West Africa, and Mali in particular, is rich in musical traditions. It holds a special place in the history of modern popular music. One of those traditions, identified as a direct ancestor of the American blues (and one of the most popular in Mali today) is Wassoulou. Wassoulou music is almost always sung by women and often addresses social issues facing women in today’s Mali. Wassoulou is home to the likes of the legendary Oumou Sangaré, Fatoumata Diawara, and the wonderful Nahawa Doumbia.
Nahawa Doumbia was not born into the jeli caste of traditional singers but, despite family and social pressures, she became one of the most popular musicians in Mali: and she has been for 40 years. Doumbia has embraced the folk traditions of her heritage and has used her extraordinary voice to address the social issues of her homeland.
And now, after a 10-year hiatus, Doumbia is back with a new set of original songs. “Kanawa”, the word and the song, refers to the youth fleeing poverty and unemployment in Mali, and often dying while attempting to cross the Sahara or the Mediterranean. Kanawa, the album, addresses this crisis among others.
There is no shortage of material: in the last few years, Mali has – in addition to facing the global pandemic – faced inter-ethnic conflict, terrorist attacks, kidnappings, drought, civil unrest, and a coup d’état. Al-Qaeda in the Islamic Maghreb (AQIM), one of Africa’s Al-Qaeda affiliates, even banned music in Mali’s north, and some musicians received death threats. But Doumbia is no militant. She addresses these issues constructively: by promoting economic development and the creation of jobs to prevent the youth fleeing; by addressing poverty and domestic violence; and by encouraging tolerance and peace.
Kanawa features many of the hallmarks of the Wassoulou tradition, including the n’goni, a 4-string, harp-like guitar; its close relative the kamalengoni, a smaller version with 6 or more strings; the djembe drum; and the karinyan, a metal-scraping percussion instrument. The vocals, also keeping with tradition, are passionate and soulful, and on many tracks feature a call-and-response pattern with fantastic backing vocals.
Nahawa Doumbia is often associated with didadi, a specific style of polyrhythm usually accompanied by chanting and dancing. It is common during New Year’s and other celebrations. Often, especially in her earlier records, Doumbia would mix traditional music and didadi rhythms with modern studio effects, creating an Afropop-Wassoulou hybrid that became popular during the 1980s.
But it’s on the more traditional, stripped-back tunes where this music really shines, and there are several examples on Kanawa. “Djougoh” has some lovely interplay between a n’goni and a kamalengoni, and some great djembe playing. Doumbia’s voice has become even more expressive with age: it’s as passionate as it ever has been, and now has a gorgeous, weathered crackle to it.
Other album highlights include the soulful “Hine”, a hypnotic blues song with a funky bassline and a cool, reggae-style stroke-up on the karignan. It’s an extended cut that maintains a steady groove, and is a great example of how Wassoulou music has informed the blues. Doumbia’s daughter, Doussou Bagayoko – a Malian star in her own right – sings on the standout “Adjorobena”, a song about patience, tolerance, and living in peace. It features a repetitive n’goni lick reminiscent of hill-country blues artists like R.L. Burnside, and is remarkably similar to the Bentonia-style fingerpicking on Jimmy “Duck” Holmes’ version of the classic “Vicksburg Blues”.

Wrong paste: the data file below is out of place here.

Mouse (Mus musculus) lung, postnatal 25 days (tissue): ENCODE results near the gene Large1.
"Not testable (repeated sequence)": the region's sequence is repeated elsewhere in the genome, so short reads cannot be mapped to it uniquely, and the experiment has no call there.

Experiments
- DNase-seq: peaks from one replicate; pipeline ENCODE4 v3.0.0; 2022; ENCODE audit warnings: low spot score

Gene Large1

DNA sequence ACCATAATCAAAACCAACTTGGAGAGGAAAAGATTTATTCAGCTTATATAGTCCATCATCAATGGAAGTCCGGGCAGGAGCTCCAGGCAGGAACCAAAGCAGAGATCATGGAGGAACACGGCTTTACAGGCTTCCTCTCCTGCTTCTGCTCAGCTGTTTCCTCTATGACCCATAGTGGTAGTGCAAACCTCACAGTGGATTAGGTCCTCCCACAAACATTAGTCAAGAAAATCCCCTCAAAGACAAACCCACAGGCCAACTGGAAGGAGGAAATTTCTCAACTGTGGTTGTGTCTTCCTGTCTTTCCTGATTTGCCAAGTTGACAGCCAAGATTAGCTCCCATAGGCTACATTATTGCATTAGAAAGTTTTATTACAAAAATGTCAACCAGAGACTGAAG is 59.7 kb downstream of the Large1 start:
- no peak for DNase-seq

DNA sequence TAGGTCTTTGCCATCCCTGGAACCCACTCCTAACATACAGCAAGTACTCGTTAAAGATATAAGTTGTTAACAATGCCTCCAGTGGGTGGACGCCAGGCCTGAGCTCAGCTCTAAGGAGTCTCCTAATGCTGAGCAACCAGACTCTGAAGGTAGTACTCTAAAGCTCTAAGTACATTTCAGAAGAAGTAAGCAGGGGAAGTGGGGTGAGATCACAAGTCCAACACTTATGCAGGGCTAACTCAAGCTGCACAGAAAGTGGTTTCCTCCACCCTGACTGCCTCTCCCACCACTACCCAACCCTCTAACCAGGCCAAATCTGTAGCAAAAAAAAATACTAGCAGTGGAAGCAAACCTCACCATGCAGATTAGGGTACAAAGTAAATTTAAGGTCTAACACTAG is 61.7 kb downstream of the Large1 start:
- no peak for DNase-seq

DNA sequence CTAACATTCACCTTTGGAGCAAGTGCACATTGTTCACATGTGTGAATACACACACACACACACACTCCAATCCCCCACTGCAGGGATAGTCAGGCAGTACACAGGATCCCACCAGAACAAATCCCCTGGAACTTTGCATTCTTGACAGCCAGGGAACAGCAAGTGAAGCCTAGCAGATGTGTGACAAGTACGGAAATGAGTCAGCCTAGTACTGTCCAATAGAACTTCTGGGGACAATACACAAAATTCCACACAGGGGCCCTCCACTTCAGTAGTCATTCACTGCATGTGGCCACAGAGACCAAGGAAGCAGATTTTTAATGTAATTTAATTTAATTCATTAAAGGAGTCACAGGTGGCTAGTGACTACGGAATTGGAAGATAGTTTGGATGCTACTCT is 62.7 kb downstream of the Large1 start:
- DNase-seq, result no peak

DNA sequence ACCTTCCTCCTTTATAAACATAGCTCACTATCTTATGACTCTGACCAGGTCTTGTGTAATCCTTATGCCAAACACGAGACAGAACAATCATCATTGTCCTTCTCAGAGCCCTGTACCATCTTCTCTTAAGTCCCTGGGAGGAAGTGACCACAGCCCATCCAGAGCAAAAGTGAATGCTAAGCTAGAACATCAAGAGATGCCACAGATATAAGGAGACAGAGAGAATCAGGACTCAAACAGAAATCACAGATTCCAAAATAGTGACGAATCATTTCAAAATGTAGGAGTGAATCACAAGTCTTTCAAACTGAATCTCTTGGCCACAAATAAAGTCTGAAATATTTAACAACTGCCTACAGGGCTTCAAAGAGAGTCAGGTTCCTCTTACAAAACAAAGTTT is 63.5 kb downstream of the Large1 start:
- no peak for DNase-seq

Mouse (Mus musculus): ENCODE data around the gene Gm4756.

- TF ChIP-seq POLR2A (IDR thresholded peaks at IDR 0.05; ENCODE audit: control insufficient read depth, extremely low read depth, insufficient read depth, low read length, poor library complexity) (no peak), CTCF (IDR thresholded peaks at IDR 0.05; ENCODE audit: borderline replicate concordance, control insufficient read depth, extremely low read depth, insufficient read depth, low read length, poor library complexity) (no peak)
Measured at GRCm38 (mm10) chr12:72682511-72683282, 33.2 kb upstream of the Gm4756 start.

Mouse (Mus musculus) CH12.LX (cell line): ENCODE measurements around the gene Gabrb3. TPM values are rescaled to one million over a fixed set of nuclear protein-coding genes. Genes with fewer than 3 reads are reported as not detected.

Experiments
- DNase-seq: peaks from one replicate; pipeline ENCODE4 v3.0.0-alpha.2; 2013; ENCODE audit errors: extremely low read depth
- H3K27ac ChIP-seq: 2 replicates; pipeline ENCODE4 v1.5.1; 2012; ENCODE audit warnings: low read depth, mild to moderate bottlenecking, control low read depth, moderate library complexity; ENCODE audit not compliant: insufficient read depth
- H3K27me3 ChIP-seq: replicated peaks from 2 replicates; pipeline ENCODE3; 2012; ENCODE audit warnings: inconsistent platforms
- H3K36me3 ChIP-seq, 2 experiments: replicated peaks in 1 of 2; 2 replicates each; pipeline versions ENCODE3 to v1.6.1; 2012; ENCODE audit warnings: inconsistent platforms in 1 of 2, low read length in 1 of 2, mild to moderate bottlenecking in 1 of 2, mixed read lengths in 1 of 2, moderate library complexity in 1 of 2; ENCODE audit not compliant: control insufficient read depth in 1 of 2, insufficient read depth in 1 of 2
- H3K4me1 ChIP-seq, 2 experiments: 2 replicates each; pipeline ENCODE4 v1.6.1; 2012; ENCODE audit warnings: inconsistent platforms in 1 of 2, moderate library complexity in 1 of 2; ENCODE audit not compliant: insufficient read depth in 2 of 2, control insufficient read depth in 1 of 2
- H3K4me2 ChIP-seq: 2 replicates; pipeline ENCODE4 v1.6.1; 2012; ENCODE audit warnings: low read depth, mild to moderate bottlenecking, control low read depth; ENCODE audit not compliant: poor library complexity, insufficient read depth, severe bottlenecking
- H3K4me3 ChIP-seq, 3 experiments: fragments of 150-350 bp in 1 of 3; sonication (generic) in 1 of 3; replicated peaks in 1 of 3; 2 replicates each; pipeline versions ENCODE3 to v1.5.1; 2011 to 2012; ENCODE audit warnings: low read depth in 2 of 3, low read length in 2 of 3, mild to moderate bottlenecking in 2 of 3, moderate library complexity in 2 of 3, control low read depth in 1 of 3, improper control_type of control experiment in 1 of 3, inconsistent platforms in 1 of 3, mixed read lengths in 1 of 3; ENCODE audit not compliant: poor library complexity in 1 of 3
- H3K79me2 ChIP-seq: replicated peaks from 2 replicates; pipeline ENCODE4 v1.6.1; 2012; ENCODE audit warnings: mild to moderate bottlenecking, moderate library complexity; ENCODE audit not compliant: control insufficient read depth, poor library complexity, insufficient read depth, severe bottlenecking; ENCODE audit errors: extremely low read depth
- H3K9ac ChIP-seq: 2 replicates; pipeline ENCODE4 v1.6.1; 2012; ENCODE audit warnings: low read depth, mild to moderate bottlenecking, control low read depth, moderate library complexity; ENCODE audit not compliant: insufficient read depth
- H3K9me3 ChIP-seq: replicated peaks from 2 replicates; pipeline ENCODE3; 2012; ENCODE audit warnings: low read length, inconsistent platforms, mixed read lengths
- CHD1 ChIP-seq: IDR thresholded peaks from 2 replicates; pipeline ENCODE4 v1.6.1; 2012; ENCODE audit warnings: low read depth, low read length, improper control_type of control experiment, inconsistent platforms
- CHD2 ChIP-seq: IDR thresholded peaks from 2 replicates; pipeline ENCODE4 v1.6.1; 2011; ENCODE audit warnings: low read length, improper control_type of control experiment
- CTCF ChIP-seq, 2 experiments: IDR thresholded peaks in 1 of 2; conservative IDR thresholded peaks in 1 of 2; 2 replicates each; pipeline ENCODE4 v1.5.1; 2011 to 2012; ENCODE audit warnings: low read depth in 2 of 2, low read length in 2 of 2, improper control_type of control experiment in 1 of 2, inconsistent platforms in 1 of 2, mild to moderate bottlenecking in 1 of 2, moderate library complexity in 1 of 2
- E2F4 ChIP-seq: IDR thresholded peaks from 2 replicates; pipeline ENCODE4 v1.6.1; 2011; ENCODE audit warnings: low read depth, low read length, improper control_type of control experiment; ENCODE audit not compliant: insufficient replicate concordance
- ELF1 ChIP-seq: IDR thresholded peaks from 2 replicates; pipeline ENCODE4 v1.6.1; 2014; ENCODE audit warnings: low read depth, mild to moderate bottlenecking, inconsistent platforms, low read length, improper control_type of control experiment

Not everything works here, though. “Didadi”, the song, offers a change of pace and is a fine example of the didadi rhythm. Doumbia sounds wonderful, and there’s some great backing vocals and djembe playing on this too. But the drum programming is reminiscent of some of her earlier work and it feels a little out of place here. “Ndiagneko” is more of the same. The title track is too, but it does have some impassioned vocals, and addresses the refugee crisis the album is named for. In the right setting, these songs could be fun, and it’s not hard to imagine them being played in a celebratory setting without the studio effects. But those effects do detract from the otherwise organic aesthetic of the record.
There are some good examples of a more harmonious fusion of traditional and modern influences on Kanawa. The opener, “Blonda Yirini”, has an extended intro with a bluesy guitar riff, and the song features a prominent bassline. But the more traditional instruments, especially the n’goni, take centre stage and the call and response with the backing vocalists is fantastic on this one. The previously mentioned “Hine” and “Adjorabena” also have modern touches, featuring some pretty funky bass.
There’s also a totally unexpected feature on the closer “Foliwilen”, where a gunshot sample repeatedly rings out, supposedly paying tribute to courageous soldiers and hunters. It’s a shocking inclusion, but it works. The track is a stripped-back, traditional cut centred largely around a pulsing n’goni repetition. The gunshots add an edge, as do the great vocal stabs of the backing vocalist. Doumbia sounds incredible here, especially as she holds one particular note during the chorus. It’s a stunning song.
Kanawa largely achieves the right balance between the old and the new. The grooves of the Wassoulou tradition and Doumbia’s voice are both striking. The folk tradition is upheld and Nahawa Doumbia, as always, passionately addresses many of the social issues facing her people, capturing this moment in Malian history – and it sounds great.